Michael Collins and Sasha Desree of Silk Rhodes (Courtesy of Theo Jemison)
The group's name is a giveaway. Silk, as in smooth, and Rhodes, as in Fender Rhodes, the electric piano that gave a signature sound to a lot of ‘70s funk and soul. By and large, that’s the spiritual model for what we have here on Silk Rhodes’ self-titled debut album.
It’s there from the first notes of the first track, simply titled “Intro” — smooth funk going back a few decades, but stripped down to the bone by a couple of mad sonic scientists.
And the album cover, too. It’s a photo of a miniature Silk Rhodes logo on a young woman’s tongue, like a pill. Well, the album is made up of pieces that are basically miniatures -- concise, minimalist sketches. “Pains,” for example, is like a distant dream of a soul song, alluringly so.
So who are the guys behind this? Producer Michael Collins and singer Sasha Desree came to California from Baltimore and New York, respectively, via rather circuitous routes, becoming friends and collaborators along the way.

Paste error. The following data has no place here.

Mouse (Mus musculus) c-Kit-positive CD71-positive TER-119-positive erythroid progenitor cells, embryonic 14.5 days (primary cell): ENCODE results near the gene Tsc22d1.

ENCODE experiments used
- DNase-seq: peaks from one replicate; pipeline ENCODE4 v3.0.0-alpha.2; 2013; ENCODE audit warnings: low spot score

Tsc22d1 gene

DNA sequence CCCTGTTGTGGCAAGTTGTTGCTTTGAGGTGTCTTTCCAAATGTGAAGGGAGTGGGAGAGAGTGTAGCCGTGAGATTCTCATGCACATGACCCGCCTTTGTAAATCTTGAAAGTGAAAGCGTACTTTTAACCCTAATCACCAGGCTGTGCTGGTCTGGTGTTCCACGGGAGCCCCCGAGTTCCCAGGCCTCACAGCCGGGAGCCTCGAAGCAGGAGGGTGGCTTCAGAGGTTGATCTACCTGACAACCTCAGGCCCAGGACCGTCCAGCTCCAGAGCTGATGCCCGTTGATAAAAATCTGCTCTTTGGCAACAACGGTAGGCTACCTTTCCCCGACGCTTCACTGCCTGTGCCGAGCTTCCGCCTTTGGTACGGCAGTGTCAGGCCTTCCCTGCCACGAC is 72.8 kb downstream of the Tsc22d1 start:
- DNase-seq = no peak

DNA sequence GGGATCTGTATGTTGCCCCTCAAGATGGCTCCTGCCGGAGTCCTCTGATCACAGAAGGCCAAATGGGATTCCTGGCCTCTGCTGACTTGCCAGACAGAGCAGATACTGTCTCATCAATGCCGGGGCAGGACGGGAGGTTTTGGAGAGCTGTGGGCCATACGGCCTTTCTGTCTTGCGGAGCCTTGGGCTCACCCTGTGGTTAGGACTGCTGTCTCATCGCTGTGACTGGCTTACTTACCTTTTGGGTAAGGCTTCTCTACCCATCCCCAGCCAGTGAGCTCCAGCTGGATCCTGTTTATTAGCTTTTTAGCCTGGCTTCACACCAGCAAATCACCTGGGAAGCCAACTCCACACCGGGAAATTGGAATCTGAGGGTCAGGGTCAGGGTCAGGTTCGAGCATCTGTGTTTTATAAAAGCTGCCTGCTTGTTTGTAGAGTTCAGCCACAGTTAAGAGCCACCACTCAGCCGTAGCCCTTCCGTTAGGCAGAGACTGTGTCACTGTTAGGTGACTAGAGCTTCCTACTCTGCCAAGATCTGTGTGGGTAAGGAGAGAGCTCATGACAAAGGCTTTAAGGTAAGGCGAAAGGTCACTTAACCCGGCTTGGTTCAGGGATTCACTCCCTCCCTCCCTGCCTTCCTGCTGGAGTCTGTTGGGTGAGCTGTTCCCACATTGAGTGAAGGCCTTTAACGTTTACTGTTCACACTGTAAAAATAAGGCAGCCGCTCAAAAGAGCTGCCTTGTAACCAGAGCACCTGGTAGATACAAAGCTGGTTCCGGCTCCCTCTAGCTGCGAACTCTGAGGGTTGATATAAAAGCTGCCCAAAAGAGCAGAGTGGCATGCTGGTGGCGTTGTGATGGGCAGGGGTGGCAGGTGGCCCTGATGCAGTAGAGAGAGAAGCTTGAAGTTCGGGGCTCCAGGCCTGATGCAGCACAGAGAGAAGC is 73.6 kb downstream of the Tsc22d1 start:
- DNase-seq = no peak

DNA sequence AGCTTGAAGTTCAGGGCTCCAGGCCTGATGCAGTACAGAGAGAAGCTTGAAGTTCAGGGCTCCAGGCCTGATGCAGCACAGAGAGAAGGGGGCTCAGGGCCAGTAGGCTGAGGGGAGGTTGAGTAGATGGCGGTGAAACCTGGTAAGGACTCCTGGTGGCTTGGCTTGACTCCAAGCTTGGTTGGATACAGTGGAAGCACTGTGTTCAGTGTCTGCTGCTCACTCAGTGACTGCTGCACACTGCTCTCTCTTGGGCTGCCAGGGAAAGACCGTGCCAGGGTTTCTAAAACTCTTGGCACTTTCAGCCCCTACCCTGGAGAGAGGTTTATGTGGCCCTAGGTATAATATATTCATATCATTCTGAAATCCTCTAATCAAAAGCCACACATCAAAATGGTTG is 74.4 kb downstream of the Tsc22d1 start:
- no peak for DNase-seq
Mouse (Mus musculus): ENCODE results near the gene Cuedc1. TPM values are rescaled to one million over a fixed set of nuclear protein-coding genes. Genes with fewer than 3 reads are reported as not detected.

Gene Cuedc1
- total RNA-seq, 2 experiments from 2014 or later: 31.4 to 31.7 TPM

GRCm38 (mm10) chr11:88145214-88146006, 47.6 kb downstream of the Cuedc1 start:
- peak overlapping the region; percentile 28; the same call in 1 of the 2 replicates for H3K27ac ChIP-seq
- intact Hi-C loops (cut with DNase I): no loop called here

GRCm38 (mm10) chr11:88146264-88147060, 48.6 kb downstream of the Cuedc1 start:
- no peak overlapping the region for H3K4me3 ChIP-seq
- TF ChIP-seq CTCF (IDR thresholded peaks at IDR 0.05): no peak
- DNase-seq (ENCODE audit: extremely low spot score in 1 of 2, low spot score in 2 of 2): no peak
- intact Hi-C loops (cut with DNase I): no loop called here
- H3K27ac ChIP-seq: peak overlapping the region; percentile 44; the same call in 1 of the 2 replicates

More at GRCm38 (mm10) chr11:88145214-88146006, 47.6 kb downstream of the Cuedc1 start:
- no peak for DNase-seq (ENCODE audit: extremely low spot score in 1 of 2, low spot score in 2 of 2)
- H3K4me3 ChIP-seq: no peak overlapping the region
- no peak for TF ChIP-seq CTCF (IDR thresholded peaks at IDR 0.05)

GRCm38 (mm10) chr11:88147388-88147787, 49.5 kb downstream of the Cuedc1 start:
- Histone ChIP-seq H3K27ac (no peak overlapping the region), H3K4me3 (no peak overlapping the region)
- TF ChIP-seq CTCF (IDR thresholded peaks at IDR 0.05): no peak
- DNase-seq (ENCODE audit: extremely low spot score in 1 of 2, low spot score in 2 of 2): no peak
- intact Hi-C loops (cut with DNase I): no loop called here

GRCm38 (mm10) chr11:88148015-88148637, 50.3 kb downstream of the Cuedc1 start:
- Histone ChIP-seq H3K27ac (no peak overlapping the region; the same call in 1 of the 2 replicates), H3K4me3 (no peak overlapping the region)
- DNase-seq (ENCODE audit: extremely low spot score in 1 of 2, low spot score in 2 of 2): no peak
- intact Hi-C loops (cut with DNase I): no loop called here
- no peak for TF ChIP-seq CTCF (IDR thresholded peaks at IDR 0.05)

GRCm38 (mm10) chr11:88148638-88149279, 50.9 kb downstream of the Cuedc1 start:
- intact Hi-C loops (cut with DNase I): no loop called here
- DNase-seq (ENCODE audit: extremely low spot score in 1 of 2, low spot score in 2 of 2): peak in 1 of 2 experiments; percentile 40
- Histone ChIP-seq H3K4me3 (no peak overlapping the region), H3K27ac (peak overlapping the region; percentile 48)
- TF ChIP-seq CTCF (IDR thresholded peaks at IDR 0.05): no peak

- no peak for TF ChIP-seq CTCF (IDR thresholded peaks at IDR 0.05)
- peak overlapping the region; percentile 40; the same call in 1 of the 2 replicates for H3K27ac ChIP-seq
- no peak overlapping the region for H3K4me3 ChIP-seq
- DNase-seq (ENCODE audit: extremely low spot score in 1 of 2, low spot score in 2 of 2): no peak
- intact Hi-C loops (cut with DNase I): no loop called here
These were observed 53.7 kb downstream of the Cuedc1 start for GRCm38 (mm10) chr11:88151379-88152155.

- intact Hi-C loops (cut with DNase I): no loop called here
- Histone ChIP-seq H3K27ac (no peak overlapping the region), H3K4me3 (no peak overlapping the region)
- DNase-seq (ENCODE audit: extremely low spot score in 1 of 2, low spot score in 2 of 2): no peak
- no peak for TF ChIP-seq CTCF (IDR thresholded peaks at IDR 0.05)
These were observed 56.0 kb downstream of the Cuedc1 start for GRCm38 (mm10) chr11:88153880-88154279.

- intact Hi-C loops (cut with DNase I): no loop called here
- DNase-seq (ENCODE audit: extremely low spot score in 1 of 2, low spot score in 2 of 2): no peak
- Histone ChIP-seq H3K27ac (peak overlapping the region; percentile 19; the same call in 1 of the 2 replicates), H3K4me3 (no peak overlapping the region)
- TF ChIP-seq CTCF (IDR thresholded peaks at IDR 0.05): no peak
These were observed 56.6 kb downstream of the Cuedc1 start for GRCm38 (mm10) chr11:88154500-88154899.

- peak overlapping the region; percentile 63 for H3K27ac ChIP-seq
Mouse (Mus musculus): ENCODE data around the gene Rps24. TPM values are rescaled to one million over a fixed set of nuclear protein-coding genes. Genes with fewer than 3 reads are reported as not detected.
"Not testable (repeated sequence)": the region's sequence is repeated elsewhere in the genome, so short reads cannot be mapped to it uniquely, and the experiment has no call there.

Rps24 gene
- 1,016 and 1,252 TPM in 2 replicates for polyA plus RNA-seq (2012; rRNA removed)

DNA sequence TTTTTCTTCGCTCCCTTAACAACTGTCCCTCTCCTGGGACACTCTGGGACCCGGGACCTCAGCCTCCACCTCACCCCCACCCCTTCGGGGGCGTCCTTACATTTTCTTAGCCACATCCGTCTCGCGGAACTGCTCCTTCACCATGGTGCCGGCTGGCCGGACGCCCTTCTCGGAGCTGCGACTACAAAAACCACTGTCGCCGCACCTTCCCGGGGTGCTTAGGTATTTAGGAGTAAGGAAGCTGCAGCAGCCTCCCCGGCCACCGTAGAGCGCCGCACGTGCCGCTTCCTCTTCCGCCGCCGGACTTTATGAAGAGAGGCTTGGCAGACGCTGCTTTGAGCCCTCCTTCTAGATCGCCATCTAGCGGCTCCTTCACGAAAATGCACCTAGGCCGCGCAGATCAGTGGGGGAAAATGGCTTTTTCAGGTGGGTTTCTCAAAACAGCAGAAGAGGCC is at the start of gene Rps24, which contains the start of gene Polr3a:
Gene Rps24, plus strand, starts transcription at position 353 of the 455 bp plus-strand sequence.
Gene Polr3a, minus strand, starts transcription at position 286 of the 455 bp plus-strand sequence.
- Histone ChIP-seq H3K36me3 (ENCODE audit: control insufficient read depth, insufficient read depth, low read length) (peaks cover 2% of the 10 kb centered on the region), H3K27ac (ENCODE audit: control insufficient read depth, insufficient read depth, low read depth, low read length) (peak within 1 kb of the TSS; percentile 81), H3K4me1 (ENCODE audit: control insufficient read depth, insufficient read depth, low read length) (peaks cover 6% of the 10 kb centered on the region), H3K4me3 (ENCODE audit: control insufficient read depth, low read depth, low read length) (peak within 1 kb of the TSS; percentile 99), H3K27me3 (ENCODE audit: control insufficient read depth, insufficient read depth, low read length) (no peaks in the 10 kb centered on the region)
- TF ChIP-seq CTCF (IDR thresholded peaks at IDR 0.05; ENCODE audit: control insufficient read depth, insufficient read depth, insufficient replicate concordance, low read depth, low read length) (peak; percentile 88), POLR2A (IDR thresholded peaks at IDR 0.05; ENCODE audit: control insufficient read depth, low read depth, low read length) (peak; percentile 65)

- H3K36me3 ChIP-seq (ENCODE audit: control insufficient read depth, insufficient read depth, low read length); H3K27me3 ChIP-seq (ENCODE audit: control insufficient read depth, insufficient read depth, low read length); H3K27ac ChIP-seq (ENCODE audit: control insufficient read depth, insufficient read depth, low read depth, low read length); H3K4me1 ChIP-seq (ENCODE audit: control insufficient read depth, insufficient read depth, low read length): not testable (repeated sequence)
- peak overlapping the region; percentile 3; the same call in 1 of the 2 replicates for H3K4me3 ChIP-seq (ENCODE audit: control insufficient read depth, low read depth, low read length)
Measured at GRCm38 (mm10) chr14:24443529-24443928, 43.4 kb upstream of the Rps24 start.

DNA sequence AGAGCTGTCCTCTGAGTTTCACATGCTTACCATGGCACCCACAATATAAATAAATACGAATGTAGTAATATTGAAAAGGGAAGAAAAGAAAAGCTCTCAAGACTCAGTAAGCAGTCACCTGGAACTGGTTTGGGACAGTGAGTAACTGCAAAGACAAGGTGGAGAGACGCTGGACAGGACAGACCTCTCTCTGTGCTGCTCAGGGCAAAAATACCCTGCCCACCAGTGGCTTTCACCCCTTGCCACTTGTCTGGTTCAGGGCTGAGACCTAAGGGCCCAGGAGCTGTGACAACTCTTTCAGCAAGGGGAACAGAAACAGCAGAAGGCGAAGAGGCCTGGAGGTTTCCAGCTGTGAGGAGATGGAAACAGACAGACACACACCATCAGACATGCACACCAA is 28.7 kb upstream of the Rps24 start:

The story goes, and we may as well believe it, that the two turned their 1997 Honda CR-V into a mobile recording studio, incorporating its vintage sound system, so they could record whatever crazy ideas might strike them in the moment, often with whoever was around at the moment. Sometimes they’d even give the music test runs for random folks on the street.
Much of this is pretty weird -- oddball experiments and goofs. One interlude, “Laurie’s Machine,” is apparently just that, messages left on someone’s answering machine.
So who do we hear in this? Maybe the Spinners or Delfonics? Gamble and Huff’s classic Sound of Philadelphia productions for sure. Maybe some of the era’s jazz-soul crossovers, the Crusaders and George Benson?
More than any of those, this brings to mind the little experiments that knitted together Prince’s brilliant, still hard-to-get-a-handle-on “Sign 'o' the Times.” There’s even a track on this called “Group 1987," the year when the Prince album was released. Coincidence? Maybe, but.…
But then it also fits nicely in the current run of California oddballs making distinctively weird, and weirdly engaging, music — Flying Lotus and Ariel Pink among them. As with them, Silk Rhodes’ weirdness can coalesce into some wondrous, coherently creative music.
That’s exactly where it all leads when we get to the album’s closer, “The System.” It’s a real song. It still evokes some of the vintage acts, but has its own shape, its own character. It even has something to say, and points to promising directions for the future. Sounds like after poking around the past, Collins and Desree are ready to explore some new roads.